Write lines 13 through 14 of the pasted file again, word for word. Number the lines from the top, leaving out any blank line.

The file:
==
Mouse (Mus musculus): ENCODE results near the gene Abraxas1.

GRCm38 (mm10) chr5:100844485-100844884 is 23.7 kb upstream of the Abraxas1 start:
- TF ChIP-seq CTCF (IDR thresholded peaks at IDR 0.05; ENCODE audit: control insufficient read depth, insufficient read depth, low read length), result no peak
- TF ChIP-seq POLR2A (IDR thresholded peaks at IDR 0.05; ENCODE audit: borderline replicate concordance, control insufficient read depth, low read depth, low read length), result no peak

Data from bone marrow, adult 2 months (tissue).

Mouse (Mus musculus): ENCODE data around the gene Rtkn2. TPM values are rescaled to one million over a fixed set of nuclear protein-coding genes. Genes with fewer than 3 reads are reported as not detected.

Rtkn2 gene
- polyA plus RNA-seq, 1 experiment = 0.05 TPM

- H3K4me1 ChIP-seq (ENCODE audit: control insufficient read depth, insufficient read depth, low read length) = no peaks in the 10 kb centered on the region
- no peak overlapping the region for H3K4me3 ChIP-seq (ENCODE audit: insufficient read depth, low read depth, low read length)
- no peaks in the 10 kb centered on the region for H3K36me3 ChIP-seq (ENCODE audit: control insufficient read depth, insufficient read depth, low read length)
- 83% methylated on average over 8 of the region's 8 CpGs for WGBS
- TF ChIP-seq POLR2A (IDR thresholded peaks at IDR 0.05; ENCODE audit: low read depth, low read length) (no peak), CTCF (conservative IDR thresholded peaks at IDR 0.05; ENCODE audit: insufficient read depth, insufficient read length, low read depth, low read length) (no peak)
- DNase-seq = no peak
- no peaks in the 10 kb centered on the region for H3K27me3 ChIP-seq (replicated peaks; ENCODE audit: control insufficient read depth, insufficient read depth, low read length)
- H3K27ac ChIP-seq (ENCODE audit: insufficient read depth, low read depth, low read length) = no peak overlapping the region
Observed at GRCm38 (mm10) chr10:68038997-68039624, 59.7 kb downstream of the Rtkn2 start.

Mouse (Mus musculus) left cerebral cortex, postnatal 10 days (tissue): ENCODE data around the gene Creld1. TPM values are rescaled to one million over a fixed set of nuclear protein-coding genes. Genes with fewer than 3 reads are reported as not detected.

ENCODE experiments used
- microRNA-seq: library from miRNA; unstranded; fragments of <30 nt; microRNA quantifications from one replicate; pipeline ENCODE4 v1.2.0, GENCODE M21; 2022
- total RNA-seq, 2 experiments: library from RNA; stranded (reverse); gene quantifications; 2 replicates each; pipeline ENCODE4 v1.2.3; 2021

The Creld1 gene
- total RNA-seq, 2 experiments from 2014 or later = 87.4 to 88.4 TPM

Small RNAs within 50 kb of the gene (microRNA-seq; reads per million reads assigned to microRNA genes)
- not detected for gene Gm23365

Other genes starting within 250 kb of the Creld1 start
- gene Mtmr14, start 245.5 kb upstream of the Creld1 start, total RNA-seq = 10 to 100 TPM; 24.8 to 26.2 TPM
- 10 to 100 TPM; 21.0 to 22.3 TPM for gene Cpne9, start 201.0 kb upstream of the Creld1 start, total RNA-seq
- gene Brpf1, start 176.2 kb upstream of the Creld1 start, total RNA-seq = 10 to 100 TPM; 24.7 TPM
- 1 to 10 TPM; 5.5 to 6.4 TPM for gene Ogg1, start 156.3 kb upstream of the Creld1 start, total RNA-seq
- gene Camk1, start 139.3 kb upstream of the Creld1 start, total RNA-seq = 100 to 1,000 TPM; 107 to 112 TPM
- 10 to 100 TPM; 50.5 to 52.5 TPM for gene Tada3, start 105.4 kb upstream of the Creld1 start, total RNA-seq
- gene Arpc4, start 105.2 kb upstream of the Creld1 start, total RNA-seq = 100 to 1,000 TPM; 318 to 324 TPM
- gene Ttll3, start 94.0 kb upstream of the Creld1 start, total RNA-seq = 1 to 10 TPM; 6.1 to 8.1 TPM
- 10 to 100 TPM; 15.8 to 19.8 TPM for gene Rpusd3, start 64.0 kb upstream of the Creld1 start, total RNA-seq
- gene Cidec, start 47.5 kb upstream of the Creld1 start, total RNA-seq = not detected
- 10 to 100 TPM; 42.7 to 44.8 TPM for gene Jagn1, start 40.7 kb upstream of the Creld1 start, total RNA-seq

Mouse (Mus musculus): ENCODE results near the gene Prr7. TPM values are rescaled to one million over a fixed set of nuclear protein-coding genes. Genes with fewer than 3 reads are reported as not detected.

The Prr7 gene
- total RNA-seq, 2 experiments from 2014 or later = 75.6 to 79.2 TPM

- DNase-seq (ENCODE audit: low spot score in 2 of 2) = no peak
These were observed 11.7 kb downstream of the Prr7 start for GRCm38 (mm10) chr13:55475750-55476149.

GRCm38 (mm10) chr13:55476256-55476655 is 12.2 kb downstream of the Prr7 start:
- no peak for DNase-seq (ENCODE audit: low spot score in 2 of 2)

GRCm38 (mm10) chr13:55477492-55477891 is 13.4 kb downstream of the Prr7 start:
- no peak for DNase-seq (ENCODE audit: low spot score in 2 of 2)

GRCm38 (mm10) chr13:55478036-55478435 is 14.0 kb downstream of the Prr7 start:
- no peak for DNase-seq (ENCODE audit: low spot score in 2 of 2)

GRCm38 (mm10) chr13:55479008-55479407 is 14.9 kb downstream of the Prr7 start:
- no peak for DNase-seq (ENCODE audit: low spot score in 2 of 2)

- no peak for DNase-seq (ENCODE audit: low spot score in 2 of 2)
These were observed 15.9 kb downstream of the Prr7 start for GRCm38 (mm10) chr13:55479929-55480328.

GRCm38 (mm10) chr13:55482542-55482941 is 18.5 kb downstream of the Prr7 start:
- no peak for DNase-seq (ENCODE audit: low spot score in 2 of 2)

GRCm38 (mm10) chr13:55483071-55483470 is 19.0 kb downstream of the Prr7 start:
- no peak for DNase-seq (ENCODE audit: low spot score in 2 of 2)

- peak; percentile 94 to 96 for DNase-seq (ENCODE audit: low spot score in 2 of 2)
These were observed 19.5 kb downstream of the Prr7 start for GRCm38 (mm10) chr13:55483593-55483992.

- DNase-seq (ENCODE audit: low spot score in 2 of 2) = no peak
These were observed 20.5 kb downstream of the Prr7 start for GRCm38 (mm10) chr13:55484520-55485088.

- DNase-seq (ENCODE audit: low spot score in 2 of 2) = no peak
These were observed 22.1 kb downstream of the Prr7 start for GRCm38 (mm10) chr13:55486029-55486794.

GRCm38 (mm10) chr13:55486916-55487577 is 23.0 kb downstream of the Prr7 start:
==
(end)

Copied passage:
- TF ChIP-seq POLR2A (IDR thresholded peaks at IDR 0.05; ENCODE audit: low read depth, low read length) (no peak), CTCF (conservative IDR thresholded peaks at IDR 0.05; ENCODE audit: insufficient read depth, insufficient read length, low read depth, low read length) (no peak)
- DNase-seq = no peak